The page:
Precision timepieces operate much like the inner workings for automotive machines. Underneath the back cover lies a series of gears and springs designed to measure the passage of time. We are told how these inner workings are created with such precision that they are able to measure the time accurately over whatever time period that the name brand manufacturer wants to advertise.
Think about these “precision components” within the watch necessary to create this “machine” whose fastest rotational output is one rotation per minute, compared to an automatic transmission that has components that rotate more than seven thousand RPM!
35 years ago, the world of automotive transmissions moved from three speed boxes to four speed transmissions. In the late 90’s, six speed transmissions were introduced into the market offering improvements in fuel economy and shift quality. In the past five years, many automotive OEM’s launched several eight speed designs. Today, nearly every OEM is either launching or developing nine and ten speed transmissions, with patents being applied for eleven speeds.
Drivers of change
The drivers for this progression in development of automotive transmissions is:
drivability, or shift quality
The goal is to make sure the vehicle is in the most optimum gear ratio for whatever speed and acceleration combination the vehicle may be in from zero to whatever the legal speed limit may be in your area. This provides the best fuel economy. The more gear ratios you have available to you; the better chance you have of being in an optimal condition which improves overall efficiency.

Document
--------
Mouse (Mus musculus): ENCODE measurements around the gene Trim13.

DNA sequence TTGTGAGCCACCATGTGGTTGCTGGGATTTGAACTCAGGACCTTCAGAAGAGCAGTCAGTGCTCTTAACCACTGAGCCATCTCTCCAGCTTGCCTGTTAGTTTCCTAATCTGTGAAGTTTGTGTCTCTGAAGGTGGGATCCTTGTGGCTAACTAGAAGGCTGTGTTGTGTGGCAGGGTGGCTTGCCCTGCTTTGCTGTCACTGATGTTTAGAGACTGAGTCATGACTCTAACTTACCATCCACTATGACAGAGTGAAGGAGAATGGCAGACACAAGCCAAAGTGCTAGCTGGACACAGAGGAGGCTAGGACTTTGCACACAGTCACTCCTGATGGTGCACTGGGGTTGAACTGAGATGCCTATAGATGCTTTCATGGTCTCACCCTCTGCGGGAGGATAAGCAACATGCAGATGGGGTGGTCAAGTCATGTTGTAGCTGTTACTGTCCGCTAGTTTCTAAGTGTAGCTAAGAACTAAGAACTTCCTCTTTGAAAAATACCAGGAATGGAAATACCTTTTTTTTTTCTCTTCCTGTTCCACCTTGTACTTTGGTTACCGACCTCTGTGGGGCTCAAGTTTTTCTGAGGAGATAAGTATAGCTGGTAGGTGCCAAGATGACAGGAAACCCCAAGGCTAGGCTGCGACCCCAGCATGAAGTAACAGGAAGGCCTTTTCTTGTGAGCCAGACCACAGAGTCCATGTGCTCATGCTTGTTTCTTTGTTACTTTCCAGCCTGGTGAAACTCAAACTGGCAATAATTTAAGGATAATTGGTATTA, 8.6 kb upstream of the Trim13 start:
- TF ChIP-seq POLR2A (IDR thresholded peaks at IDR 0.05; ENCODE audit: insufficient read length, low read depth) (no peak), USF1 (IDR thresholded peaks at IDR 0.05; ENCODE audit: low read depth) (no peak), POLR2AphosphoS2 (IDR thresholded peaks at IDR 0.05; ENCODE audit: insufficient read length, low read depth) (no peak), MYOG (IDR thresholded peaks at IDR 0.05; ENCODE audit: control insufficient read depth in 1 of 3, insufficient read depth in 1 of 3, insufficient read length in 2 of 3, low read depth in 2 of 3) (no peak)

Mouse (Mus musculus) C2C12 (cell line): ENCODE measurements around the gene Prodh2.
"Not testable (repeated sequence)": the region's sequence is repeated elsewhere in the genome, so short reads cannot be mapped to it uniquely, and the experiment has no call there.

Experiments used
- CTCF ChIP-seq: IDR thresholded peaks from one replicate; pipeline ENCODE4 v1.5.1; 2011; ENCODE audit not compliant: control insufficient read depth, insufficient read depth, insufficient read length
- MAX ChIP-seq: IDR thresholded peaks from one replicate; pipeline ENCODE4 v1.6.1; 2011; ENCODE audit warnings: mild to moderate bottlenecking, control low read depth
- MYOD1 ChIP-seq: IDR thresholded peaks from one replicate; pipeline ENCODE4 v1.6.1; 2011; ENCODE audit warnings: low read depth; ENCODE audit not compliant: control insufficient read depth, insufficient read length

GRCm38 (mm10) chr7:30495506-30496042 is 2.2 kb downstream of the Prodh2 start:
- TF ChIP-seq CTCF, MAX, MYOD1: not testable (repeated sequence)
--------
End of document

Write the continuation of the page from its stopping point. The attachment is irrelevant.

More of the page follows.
From a shift quality point of view, think of it like a staircase. A typical staircase has 11-13 steps in order for a person to comfortably climb. Imagine if you reduced that to six or four steps, each step would be a struggle to walk up making the climb slow and cumbersome. Perhaps you have heard concerns regarding the vehicle “constantly shifting” or driven some of these vehicles with the higher number of speeds. The experience is actually positive in that the shifts are so smooth; you don’t actually feel them.
Competing for space
It is important to note that the vehicles are not becoming any smaller. If anything, the trend is for smaller vehicles for better fuel economy. Obviously, a ten speed transmission had many more components than that of a four or six speed, but all of these parts need to fit within the same size transmission case.
All of the different component groups are therefore fighting for real estate. A typical rear wheel drive transmission is roughly a meter long. In design meetings an entire room full of people may be negotiating over a tenth of a millimeter. This is the average diameter of a human hair. Many of the component tolerances are in the range of a hundredth of a millimeter. We are not only talking about splitting hairs, but we are talking about splitting hairs into ten layers!
It is inspiring to me to think about these new transmissions and what it takes to put together these precision components and rotate them at more than seven thousand times per minute with enough balance that it doesn’t vibrate the driver out of the vehicle. These machines are just as much a piece of art as the “Precision Timepieces” and Parker is proud to be part of this process.
For more information from the Engineered Materials Group, please visit the Parker Engineered Materials Group Landing page.
pplications engineering manager, Automotive.